Faculty of law blogs / UNIVERSITY OF OXFORD

US Copyright Office Guidance on Royalty Eligibility of Musical Works Generated Using AI


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4 Minutes


Stuart D Levi
Partner at Skadden, Arps, Slate, Meagher & Flom LLP & Affiliates
Shannon N Morgan
Associate at Skadden, Arps, Slate, Meagher & Flom LLP & Affiliates.
MacKinzie M Neal
Associate at Skadden, Arps, Slate, Meagher & Flom LLP & Affiliates

As the use of artificial intelligence (AI) to generate new works has expanded rapidly, the US Copyright Office has sought to keep pace by issuing guidance on the application of copyright law to such works. On April 20, 2023, the Copyright Office published a letter (the MLC Letter) sent to the CEO of the Mechanical Licensing Collective (MLC) providing guidance on how the MLC should handle royalty distributions for musical works created through the use of generative AI.

Background on the MLC

Under Section 115 of the Copyright Act, copyright holders of non-dramatic musical works (ie, songs and musical compositions that were not created for use in a motion picture, musical play, or opera) are due a ‘mechanical royalty’ each time their work is reproduced, including when it is streamed on an interactive streaming platform. The Copyright Act provides that a ‘mechanical licensing collective’ designated by the Register of Copyrights collect and process such royalties. The Music Modernization Act of 2018 designated the MLC, a nonprofit organization, to serve as that collective, and since 2021, the MLC has been responsible for administering blanket mechanical licenses to digital service providers (such as streaming services) and download services in the United States and for collecting royalties due under those licenses to pay songwriters, composers, lyricists, and music publishers.

AI Guidance to the MLC

Copyright Protection for AI-Generated Music

The question before the Copyright Office and addressed in the MLC Letter was how the MLC should handle non-dramatic musical works generated by AI. The Copyright Office reiterated in the MLC Letter the position it took in its March 2023 guidance regarding AI works; namely, that where the ‘traditional elements of authorship’ are fully AI-generated, including in cases where a human’s sole role was to input a text prompt to generate the work, in this case a musical work, there is insufficient human authorship to warrant copyright protection.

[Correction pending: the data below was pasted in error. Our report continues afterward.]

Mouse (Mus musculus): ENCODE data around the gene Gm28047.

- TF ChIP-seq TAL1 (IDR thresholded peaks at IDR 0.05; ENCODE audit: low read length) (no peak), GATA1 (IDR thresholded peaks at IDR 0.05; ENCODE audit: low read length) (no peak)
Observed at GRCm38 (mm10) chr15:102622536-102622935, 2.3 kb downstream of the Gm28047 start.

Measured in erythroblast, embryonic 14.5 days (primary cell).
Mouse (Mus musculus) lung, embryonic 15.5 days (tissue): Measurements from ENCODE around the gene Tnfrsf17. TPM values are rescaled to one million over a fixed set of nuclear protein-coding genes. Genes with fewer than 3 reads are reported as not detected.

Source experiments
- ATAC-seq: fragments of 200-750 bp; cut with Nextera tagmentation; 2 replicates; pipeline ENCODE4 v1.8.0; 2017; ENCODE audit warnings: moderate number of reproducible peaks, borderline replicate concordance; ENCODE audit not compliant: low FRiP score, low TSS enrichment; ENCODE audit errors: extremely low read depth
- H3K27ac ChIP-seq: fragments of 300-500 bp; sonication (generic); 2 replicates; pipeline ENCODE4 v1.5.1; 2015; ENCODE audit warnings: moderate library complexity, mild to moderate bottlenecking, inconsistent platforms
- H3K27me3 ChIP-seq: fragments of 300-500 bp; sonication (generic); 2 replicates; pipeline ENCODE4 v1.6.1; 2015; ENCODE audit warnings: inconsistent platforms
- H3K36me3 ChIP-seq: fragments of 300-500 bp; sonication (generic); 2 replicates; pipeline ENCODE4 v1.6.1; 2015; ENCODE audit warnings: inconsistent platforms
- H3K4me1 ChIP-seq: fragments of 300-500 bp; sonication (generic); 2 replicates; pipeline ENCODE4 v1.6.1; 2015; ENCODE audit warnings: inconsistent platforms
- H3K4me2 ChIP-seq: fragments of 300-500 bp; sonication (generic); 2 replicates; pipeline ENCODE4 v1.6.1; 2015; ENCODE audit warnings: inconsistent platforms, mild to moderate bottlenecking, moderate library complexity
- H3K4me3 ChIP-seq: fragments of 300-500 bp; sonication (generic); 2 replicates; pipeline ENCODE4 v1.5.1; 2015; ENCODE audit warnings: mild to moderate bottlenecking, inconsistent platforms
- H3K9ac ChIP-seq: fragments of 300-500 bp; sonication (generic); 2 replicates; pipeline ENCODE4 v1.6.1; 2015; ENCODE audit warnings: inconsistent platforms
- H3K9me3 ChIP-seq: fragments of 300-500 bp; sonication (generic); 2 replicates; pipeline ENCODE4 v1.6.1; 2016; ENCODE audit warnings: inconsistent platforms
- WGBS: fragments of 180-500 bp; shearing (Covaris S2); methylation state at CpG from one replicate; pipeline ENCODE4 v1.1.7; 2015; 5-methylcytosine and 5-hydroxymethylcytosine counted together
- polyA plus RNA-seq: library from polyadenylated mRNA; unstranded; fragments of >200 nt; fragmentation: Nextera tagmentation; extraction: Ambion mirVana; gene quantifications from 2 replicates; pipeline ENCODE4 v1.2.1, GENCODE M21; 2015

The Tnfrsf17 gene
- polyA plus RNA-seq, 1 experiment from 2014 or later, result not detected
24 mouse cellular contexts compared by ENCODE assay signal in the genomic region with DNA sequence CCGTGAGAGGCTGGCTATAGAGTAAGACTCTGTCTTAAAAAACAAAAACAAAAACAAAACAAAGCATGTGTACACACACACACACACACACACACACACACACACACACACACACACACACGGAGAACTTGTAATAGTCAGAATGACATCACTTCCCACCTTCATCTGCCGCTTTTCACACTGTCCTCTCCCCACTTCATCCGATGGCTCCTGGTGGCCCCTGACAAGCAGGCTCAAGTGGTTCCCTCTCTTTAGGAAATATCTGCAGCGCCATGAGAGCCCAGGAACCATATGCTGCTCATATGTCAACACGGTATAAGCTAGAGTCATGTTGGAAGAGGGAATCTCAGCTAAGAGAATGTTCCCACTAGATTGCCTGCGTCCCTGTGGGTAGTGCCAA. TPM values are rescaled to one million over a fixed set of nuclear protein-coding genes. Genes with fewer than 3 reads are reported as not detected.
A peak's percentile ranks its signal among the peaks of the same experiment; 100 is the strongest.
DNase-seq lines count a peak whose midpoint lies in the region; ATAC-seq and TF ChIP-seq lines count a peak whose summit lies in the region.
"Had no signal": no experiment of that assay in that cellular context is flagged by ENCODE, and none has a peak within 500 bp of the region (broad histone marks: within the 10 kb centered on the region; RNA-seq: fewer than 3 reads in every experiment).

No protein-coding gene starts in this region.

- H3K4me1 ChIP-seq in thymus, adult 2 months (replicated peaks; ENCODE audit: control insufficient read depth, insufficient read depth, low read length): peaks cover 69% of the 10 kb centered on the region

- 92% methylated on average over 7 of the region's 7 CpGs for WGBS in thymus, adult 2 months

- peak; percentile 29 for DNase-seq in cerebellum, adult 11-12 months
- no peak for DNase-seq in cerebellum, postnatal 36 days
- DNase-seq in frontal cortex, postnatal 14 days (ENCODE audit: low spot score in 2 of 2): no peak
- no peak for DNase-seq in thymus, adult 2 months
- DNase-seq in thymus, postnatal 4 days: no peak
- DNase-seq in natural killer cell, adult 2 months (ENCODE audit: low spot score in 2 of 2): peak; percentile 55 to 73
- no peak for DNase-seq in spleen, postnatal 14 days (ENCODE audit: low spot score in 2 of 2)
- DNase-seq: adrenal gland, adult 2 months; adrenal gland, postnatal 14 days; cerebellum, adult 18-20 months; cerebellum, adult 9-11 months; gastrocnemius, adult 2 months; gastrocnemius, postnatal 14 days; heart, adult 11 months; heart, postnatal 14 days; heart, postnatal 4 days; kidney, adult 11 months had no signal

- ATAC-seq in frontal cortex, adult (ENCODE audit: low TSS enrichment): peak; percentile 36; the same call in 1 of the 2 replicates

The MLC Letter acknowledges that the use of AI is not in itself fatal to copyright protection, as protection may still be available where a human selected or arranged AI-generated material in a sufficiently creative way such that ‘the resulting work as a whole constitutes an original work of authorship’ or where a human has modified AI-generated work to a sufficient degree to meet the standard for copyright protection. Applying these exceptions to the world of music creation, the MLC Letter notes that ‘there is no dispute’ that the use of tools by humans such as ‘digital audio workstations, sequencers, and arpeggiators’ does not necessarily render a work to be unprotectable from a copyright perspective, provided that the final work ‘is the product of human authorship’.

Mechanical Royalties for AI-Generated Works

Consistent with the foregoing analysis, the Copyright Office takes the position in the MLC Letter that because royalty payments under Section 115 of the Copyright Act are only available to those who claim ownership of a musical work protected by copyright, such royalties are not available for AI-generated works that lack the necessary human authorship.